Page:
Celebrate Saint Nicholas Day

ImageSaint Nicholas Day (December 6) is not a tradition I observed growing up.  In fact, I didn’t even know about it until I was an adult and a man I worked with told me about it.  When I found out it involved shoes and presents, I was all in!  Sinterklaas arrived for several of my Dutch friends this morning, but I guess we Germans prep today.  Must be a geography thing.

One Charming Party describes shining their best Sunday shoes and leaving them out the night of the 5th for St. Nick to fill.  The first time I did this for the boy, we placed a pair of his sneakers on the porch.  When he opened the door the next morning, he gasped in wonder that his shoes were filled with goodies.  His reaction melted my heart, and I was hooked.

Over the years, we’ve left out everything from converse to cowboy boots, but the excitement is always the same.  This year we toyed with the idea of printing and making our own paper shoes, but I’m learning that just because I saw it on the internet, doesn’t mean it will translate well into our tradition.

This year, we’ll learn a bit about the man himself before our boy places his shoes by the fireplace.  We will leave a carrot or two in a napkin inside the shoe for St. Nick’s donkey.

Hopefully, no coal or salt will be found in his shoes in the morning.

Some gifts we hope to see:

anything stocking stufferish (It is so a word!)

cuties or an orange

marzipan (the kid likes it and it’s traditional)

a cookie in the shape of his initial

If you’re totally grossed out by finding food in your shoes, get over it!  It’s not like you’ll be eating spaghetti out of a slipper.

Oddly yours,



Family Advent Celebrations – The 25 Days of Christmas

ImageWell before I was even dating Daddy-O, I purchased the book The 25 Days of Christmas by Rebecca Hayford Bauer (published September 1994).  It has since been updated and re-titled Just 25 Days ‘Til Christmas:  An Advent Celebration for the Entire Family.  Each day has a short devotion, a song, suggested activities, and tips for making your holidays less hectic.  The watercolor artwork is whimsical and fun.  One of our family’s favorite features is the devotions incorporating the tradition of lighting the candles of Advent Wreath.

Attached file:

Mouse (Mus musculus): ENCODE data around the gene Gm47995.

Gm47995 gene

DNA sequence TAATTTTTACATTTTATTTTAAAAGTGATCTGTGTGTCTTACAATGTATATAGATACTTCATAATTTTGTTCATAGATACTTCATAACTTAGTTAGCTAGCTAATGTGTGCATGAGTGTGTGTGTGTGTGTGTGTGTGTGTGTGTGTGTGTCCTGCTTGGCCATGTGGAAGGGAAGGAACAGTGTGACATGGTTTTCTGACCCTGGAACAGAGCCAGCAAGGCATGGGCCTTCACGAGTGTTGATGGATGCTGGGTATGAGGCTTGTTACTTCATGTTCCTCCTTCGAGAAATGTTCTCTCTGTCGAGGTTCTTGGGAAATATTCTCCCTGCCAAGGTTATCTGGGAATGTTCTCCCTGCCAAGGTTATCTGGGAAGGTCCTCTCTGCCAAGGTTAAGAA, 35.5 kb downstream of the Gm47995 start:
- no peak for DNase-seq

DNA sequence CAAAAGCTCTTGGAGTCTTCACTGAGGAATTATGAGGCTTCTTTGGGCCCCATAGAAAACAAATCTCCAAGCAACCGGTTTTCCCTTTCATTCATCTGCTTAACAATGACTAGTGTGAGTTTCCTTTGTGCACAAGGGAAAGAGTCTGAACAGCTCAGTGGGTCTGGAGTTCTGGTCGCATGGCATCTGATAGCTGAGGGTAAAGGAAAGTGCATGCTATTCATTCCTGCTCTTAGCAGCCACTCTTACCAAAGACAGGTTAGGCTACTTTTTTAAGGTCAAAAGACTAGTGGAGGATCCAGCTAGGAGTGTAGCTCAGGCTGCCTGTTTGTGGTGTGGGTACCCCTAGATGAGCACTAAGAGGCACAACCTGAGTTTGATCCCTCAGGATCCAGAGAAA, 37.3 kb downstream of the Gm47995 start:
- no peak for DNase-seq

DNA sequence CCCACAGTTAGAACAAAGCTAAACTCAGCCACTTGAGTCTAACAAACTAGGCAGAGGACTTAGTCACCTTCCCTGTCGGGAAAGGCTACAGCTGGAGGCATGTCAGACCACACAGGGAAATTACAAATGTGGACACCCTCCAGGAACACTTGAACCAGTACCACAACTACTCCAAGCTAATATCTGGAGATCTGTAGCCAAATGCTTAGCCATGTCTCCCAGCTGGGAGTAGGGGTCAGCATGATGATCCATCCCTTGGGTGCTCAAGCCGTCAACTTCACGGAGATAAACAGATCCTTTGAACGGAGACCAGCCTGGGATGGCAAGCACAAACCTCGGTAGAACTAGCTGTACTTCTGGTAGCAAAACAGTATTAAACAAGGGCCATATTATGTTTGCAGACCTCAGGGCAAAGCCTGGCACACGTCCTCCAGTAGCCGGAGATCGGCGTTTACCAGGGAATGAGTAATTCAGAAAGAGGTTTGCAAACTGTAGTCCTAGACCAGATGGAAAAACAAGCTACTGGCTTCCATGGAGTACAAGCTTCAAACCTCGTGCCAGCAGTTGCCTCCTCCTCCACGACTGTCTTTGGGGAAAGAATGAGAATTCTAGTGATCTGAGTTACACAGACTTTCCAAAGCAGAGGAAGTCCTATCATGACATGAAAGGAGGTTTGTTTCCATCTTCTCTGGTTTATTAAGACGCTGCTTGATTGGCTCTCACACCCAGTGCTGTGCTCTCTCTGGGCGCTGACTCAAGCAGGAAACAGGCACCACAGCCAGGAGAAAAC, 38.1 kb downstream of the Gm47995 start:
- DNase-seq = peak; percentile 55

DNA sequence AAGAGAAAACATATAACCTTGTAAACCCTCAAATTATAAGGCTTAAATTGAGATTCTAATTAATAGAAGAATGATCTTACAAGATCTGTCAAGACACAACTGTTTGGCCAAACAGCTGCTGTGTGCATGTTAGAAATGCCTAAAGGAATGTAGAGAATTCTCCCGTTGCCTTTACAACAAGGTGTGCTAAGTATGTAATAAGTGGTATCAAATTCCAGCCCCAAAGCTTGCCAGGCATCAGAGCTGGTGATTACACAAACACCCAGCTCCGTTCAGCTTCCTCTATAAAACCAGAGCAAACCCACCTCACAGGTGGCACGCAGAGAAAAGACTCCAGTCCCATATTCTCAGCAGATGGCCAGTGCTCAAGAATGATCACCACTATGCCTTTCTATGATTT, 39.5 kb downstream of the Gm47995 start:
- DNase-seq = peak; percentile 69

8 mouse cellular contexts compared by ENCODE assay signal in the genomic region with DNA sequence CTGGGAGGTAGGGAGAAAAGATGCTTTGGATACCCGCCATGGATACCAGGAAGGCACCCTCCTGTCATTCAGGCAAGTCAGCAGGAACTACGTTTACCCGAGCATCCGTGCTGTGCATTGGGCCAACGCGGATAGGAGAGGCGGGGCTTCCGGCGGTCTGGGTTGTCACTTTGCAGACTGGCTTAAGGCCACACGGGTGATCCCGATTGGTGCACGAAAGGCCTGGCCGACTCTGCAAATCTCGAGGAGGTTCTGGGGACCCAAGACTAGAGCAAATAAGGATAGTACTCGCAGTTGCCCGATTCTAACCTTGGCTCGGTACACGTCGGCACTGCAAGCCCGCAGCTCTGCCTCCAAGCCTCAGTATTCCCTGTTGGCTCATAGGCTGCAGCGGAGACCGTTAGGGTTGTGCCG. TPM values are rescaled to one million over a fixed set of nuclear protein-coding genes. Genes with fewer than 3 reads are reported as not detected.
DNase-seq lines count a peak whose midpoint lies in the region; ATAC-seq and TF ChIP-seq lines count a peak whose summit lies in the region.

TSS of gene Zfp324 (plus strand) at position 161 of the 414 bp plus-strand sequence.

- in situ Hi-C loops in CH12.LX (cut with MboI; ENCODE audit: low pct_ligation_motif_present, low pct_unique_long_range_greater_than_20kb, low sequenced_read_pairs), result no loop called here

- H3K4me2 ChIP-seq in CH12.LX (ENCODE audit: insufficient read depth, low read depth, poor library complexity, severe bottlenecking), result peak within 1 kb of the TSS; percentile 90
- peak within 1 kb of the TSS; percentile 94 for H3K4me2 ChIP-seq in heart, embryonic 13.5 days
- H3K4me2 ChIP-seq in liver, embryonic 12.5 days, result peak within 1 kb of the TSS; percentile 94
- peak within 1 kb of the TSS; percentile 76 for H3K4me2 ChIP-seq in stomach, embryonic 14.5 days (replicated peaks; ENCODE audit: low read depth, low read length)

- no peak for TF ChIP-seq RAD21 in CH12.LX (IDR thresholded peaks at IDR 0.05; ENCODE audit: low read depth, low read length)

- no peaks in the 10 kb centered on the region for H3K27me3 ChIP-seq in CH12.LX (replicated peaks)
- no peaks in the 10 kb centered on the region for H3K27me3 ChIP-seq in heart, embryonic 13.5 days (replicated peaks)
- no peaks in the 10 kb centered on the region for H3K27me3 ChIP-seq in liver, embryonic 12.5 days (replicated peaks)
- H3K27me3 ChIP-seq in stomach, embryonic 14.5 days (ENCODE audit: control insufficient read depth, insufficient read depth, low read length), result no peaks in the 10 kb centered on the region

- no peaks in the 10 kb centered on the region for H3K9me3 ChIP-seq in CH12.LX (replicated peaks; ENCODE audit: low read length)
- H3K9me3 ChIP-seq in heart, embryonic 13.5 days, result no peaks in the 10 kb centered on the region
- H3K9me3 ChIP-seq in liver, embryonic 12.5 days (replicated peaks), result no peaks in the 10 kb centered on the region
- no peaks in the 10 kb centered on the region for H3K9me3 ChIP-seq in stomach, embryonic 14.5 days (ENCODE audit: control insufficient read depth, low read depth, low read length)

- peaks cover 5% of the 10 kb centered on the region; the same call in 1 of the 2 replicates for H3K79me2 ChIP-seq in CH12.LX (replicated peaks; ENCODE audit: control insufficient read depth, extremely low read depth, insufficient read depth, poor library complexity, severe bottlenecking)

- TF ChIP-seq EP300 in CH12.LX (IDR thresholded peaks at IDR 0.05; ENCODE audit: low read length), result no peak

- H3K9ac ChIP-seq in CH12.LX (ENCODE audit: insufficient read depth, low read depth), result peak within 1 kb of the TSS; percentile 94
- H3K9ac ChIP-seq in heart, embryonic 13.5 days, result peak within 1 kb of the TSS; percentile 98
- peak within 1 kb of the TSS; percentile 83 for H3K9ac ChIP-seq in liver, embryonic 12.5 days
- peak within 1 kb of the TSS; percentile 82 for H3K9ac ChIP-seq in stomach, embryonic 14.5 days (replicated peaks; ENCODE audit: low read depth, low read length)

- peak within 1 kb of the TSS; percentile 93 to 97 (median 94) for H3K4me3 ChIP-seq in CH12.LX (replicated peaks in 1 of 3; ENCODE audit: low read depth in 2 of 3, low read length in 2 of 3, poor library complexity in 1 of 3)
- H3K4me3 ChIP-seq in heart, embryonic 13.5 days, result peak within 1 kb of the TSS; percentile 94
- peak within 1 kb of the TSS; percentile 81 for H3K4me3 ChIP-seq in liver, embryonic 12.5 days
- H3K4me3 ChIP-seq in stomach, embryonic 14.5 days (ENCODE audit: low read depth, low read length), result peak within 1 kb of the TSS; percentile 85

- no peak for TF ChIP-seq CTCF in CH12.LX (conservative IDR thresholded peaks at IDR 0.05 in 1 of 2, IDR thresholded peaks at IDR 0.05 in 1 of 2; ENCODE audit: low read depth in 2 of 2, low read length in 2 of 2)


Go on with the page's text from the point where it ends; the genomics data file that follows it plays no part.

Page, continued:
I cannot imagine celebrating the season without this book.

Oddly yours,


Family Prayer Board

Sometimes I think Pinterest has actually stolen any creativity I have left.  I see all these incredible ideas beautifully executed and I feel like my measure-once-cut-twice mentality doesn’t inspire anyone, including myself.

However, I wanted to make a family prayer board.  I had seen something on which prayer requests, written on sticky notes, could be displayed to remind us of our friends’ and family’s needs.  Today, I bought an 11″ by 14″ frame at the Dollar Store.

I brought it home and tried to find the pin among the 6000 plus pins on hundreds of boards.  Guess what?  I couldn’t find it.  I didn’t even know how to search for it.  I thought, “Hey, I was creative before Pinterest.  I was creative before the Internet.”  So, using the Internet (ha!) I found a wonderful photograph , which I printed.  The picture frame’s back was black, so I flipped it over, affixed the printout, and framed it.  Voila!  It is now ready to be prominently placed in our family room and our prayer requests and scriptures added.  Too bad I don’t have a decent photo of it to share.  I may use my fancy handwriting to add James 5:16 as a border, but for now I really love the clean lines.

Oddly Yours,


Thoughts on An open letter to pastors {A non-mom speaks about Mother’s Day}

An open letter to pastors {A non-mom speaks about Mother’s Day}.

As a woman who struggled with infertility for years before having my son, I remember the pain all too well.  Going to church on Mother’s Day, surrounded by mothers and their quiver full of smiling children, aching to be one who was invited to stand and have the congregation acknowledge my tireless efforts.  I tried to make it about other people, recognizing my mother and all the other amazing women in my life.  My longing to have a child made each Mother’s Day unbearable.

I’m hardly alone in this.  Amy reminds us in her open letter to pastors that we can and should acknowledge mothers without alienating others.  That woman who sits while the “real mothers” stand has prayed for you, cried with you, served and praised with you.  Let us not forget to celebrate her.

“To those who gave birth this year to their first child—we celebrate with you

To those who lost a child this year – we mourn with you

To those who are in the trenches with little ones every day and wear the badge of food stains – we appreciate you